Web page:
Thirty Days. Ten Lessons.
Thirty days and I’ve made it to Damascus, VA. It seems that I’ve been hiking for a whole life. I’ve seen and learned so many things in the last thirty days that I’m sure it has already changed my life forever.
But I’ve selected only ten things that I want you to know. Ten things that I have learned in my first 30 days, 470 miles at the AT:
- The Approach Trail is necessary – forget the discussion “do it / don’t do it”. Just do it. The Approach Trail should be considered part of the AT. Just add those 8.8 miles to the final number and assume that as part of the AT. The Approach Trail is like the whole AT condensed in less than 10 miles: it’s beautiful, has nice views and it’s tough. Do it to have an idea of what you will find at the AT.
- Georgia is NOT easy – People say that Georgia is easy… it’s not. Nothing will prepare you for what you will get. When I started I thought that I was physically and mentally prepared for that challenge. I changed my mind before I got to the first shelter.
- North Carolina is harder – Just 20 miles after crossing the GA-NC border, you’ll face a beast called Mount Albert. Welcome to North Carolina. That’s how things will be from now on. You are not prepared, you said? You HAVE to be.
- The Southern hospitality – what is that? Every single person that I met in Georgia, North Carolina and Tennessee is incredibly nice! Even when they are rude, they are gentle. I fell in love with you, people. You are awesome.
- The Smokies are not more difficult than the rest of the Trail – that’s a thing that I’ve noticed: what makes the AT so hard is the sequence of ups and downs for 5 months, not a single section of it. The Smokies are not easy, but it’s not more difficult than any part of the AT.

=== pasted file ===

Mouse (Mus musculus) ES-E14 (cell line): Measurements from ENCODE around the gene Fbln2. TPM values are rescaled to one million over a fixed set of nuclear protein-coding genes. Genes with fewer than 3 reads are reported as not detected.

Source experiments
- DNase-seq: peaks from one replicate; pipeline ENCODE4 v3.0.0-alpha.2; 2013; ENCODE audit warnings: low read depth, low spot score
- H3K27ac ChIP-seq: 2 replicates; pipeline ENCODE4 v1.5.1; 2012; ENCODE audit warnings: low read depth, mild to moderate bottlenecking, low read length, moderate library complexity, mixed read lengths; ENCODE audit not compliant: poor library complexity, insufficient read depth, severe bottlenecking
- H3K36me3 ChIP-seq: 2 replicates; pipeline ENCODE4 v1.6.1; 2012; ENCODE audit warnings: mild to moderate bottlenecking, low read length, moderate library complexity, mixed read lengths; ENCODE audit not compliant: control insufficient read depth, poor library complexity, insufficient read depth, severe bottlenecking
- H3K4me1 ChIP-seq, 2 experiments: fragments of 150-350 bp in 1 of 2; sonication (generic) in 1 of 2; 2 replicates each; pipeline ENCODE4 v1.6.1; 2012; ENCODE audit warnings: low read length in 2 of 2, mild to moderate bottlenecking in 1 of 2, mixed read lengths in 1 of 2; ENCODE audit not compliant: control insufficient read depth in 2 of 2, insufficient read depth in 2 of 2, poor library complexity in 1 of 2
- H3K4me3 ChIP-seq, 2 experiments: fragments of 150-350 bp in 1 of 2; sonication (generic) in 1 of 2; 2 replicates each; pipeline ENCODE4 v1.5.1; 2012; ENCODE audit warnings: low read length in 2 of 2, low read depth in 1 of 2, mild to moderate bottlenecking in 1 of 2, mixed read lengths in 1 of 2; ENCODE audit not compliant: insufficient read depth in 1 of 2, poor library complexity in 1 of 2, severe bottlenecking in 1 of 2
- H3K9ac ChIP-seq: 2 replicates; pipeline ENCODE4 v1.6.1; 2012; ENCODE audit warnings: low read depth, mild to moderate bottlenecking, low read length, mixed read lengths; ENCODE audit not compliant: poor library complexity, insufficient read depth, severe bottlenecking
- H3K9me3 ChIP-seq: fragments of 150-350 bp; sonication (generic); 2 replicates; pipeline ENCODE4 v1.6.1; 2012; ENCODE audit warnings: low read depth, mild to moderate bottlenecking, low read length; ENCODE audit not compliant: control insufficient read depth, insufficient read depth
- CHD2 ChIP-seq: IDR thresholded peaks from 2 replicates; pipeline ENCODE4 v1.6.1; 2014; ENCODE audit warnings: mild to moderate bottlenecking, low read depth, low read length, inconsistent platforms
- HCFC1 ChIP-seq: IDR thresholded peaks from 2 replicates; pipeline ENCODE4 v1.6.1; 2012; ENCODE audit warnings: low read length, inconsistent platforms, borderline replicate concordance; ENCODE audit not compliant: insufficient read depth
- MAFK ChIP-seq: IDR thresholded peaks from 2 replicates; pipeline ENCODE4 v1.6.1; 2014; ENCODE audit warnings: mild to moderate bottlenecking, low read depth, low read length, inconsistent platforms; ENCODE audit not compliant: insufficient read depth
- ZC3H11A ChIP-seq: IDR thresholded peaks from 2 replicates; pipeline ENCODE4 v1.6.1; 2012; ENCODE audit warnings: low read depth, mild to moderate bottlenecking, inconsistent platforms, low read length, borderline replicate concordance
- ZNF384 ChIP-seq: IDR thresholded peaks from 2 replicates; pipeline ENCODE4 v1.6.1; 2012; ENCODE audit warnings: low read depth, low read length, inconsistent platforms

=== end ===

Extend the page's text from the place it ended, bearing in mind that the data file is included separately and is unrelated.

- You will get wet. Be prepared – I knew about the weather. I was expecting rain. But not 20 days of rain in a month! For 20 days, for at least a minute or so, I got rain. Nights of rain? Plenty. More than necessary. Planning to do the AT? Get ready for the rain. Check your gear. Test your gear. Learn how to set up your tent under heavy rain. Brace yourself.
- Trail Magic is really magical – there’s only one thing better than finding a Trail Magic after a hard day: finding a Trail Magic with a cold beer in it. Serious: it can transform a shitty day into a perfect day. That’s what really makes hikers happy.
- Angels exist – People that I’d never met before – and I will probably never see again – gave some of their precious time to help me on the Trail. One guy drove 12 hours from Miami to NC to hike with me! I don’t believe in angels, but they do exist!
- Hiker hunger is real – in a past article I wrote that I had a protein bar in the morning and that was enough until dinner. Now I have a hot coffee, two protein bars, 2 Snickers, some GORP, some cookies and still can’t stop thinking about food. Any kind of food: fresh fruits and vegetables, pizzas, burgers, candies, anything. Did I mention that I’m love with instant mashed potatoes?
- Good gear makes a difference – During my preparation for the AT I went for a 700 mile hike in Brazil. I lost three nails, had blisters every week and got back pain every single night. I was carrying no more than 15 pounds. Now I’m carrying almost 30 pounds and my body is just fine. No feet or back pain and I still have all my nails. That said, I have to thank all the companies that support the Badger Sponsorship. I’m 100% happy with the gear that I got. You know who they are but it’s never too much to mention them again: Big Agnes, Therm-a-rest, REI, Gossamer Gear, Wigwam, Altra, Granite Gear, Probar, Clif, Bedrock, Sawyer, Good to go, and this website here. Thank you all. I also have to thank my Brazilian supporters: Sea to Summit, Azteq Jetcook and Spot. Obrigado!
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